U.S. President Barack Obama is set on finding a "fiscal cliff" deal that will pass Congress, the White House said after Speaker John Boehner's "Plan B" failed.
"The president will work with Congress to get this done and we are hopeful that we will be able to find a bipartisan solution quickly that protects the middle class and our economy," spokesman Jay Carney said in a statement after House Republican leaders abruptly canceled a vote on Boehner's fallback bill Thursday night after failing in an emergency meeting to rally enough votes for passage.
Conservatives refused to support Boehner's proposal to let taxes to rise on incomes above $1 million a year, lawmakers said.
"I want something that treats everybody fairly. I think everybody needs to be protected, and I don't think the bill does that," Rep. Mick Mulvaney, R-S.C., who opposed Plan B, told The New York Times.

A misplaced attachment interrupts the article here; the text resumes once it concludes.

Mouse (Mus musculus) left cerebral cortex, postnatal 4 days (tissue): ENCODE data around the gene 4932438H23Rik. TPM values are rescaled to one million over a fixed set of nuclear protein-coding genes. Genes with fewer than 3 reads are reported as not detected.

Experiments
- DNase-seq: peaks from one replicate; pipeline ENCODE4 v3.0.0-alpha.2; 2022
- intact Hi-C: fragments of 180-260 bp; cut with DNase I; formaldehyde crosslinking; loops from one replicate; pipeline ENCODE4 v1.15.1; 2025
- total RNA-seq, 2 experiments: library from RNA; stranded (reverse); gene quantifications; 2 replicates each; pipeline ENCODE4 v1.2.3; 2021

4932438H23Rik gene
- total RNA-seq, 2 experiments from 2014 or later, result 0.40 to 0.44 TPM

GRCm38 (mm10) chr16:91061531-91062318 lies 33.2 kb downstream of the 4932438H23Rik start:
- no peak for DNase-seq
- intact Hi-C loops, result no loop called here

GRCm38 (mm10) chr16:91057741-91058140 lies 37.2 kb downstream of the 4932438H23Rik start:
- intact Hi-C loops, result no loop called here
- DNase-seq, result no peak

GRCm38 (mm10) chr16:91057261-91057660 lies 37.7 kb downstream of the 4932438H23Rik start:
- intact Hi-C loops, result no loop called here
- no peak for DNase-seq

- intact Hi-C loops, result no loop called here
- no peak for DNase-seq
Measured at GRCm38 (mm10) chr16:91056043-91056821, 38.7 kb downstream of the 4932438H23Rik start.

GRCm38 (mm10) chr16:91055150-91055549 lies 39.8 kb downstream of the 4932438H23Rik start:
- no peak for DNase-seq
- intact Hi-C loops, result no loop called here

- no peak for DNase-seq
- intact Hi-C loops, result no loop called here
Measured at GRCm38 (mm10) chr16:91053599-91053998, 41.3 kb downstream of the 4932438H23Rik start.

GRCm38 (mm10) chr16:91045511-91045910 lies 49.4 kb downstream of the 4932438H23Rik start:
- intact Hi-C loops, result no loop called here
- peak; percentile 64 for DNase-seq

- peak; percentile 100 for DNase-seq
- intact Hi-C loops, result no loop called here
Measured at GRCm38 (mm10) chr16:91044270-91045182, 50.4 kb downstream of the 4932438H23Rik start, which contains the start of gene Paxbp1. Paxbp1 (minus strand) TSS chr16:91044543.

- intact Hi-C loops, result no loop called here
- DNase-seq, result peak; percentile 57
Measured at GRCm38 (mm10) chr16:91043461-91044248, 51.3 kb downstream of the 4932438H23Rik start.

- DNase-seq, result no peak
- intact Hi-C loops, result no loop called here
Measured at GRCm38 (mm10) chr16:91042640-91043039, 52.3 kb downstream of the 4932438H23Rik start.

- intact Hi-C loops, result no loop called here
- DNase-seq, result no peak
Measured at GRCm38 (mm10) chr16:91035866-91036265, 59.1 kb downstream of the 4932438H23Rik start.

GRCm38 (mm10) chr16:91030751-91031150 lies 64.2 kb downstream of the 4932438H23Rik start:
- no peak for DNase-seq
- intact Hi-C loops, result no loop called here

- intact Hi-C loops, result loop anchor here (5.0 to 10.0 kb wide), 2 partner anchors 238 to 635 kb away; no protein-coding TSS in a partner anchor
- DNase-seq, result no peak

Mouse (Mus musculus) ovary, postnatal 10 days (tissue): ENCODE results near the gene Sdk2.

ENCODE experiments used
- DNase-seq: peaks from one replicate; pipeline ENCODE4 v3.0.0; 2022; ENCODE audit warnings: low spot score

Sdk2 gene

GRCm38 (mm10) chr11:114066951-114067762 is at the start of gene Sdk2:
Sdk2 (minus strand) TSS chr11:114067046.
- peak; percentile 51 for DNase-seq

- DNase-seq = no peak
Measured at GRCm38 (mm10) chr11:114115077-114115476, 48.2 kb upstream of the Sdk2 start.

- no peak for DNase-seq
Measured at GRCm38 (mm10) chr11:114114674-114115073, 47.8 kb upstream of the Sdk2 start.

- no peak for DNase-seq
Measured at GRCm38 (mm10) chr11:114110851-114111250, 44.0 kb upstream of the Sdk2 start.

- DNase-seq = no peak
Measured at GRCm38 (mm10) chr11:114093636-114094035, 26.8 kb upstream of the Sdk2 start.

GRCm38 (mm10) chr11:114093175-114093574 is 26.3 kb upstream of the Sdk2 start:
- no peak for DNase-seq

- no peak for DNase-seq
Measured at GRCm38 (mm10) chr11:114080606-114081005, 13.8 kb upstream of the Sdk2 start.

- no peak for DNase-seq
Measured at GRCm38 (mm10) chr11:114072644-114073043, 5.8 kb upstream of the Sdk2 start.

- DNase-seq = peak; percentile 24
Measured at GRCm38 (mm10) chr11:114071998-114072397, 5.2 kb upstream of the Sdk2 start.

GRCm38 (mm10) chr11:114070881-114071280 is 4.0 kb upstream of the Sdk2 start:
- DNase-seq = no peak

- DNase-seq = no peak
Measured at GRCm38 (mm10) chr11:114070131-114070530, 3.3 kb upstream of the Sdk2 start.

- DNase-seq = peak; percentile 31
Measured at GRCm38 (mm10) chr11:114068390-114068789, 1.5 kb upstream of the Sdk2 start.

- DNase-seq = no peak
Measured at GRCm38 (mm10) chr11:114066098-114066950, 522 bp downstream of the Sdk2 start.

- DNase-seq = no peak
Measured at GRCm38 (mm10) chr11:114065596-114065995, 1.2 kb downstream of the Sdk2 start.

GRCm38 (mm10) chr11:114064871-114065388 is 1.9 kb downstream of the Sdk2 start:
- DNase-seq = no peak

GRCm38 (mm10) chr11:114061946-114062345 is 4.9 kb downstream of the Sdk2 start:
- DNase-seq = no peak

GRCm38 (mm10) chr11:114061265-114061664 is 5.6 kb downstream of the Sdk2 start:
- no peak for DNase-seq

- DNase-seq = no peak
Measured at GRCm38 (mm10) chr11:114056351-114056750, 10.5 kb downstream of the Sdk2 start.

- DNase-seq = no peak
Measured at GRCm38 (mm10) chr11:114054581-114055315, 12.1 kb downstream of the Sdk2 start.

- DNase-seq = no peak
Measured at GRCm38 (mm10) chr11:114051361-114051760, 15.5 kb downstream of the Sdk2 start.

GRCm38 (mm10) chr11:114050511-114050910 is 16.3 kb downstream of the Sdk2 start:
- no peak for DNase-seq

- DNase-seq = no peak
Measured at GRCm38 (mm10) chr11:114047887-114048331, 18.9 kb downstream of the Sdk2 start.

After pulling his bill, Boehner, an Ohio Republican, unexpectedly disbanded the House until after Christmas.
"The House did not take up the tax measure today because it did not have sufficient support from our members to pass," Boehner said in a statement Thursday night.
He then put the onus on Obama and Senate Majority Leader Harry Reid, D-Nev., to take the next step.
"Now it is up to the president to work with Senator Reid on legislation to avert the fiscal cliff," Boehner's statement said.
The Senate was scheduled to be in session for a few hours Friday afternoon before members were to leave town until Dec. 27.
If Congress and Obama cannot work out and pass a deal by Dec. 31, more than a half-trillion dollars in tax increases and spending cuts will go into effect Jan. 1.
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